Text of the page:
Joanna Straughn received her M.F.A. in poetry from the University of Utah in 2002. She was winner of the 2003 Elipsis Prize and has poems forthcoming in Ellipsis, Quarterly West, and The Kenyon Review.
Pika Song at Ten Thousand Feet
Difficult to think at the end of a climb
When the cirque's horizon covers the sun
And nothing is left except breath in your lungs—
There with a man shouldering his pack all day
Damp brow, flushed cheeks, clear lakes, white stones
And Maybird Gulch at the end of a trail.
To rest, on a rock, in the remotest time,
Without the monument of walls,
Walls forgotten in the sky,
And to hear that the songs are pika songs
Ventriloquists of the peak
Throwing their voices across the bluff.
From far off you hear them
Hiding a foot behind you.
Ascending was the simple part,
Columbines to the east, vertigo to the west,
The kind of flying labored walking brings.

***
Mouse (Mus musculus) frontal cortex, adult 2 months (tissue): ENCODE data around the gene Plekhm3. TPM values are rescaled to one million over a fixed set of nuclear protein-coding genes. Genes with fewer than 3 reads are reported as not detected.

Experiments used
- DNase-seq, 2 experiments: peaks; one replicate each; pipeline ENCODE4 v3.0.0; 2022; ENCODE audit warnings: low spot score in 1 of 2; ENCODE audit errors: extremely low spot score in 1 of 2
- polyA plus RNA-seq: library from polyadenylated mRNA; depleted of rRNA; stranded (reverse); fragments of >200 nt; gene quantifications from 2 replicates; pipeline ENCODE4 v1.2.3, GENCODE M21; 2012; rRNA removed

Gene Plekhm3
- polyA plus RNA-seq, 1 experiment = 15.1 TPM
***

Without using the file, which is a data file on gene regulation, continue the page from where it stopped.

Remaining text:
Descending in fatigue is harder
As shadows lengthen across our path and down the slope.
We lose our way and argue about it.
Feeling all the while our feet and the load
And some disappointment
That I loved the sight of the road.
A walk in the woods rewards
Because splendor is shy.
A wood thrush trills silk—
A flue agape—
Mountainside to mountainside
Treetop to treetop
Stone to stone.
Its landing bringing with it
The sense of what a bird is to the flower.
Her owlet den
hidden in a wing's shadow
where vines wither
ping a pellet
felted with little
teeth and bones.
The orchard is strewn
with itty-bitty skins.
Leak under low trees
and the mouse
wants to silence
his hammering heart.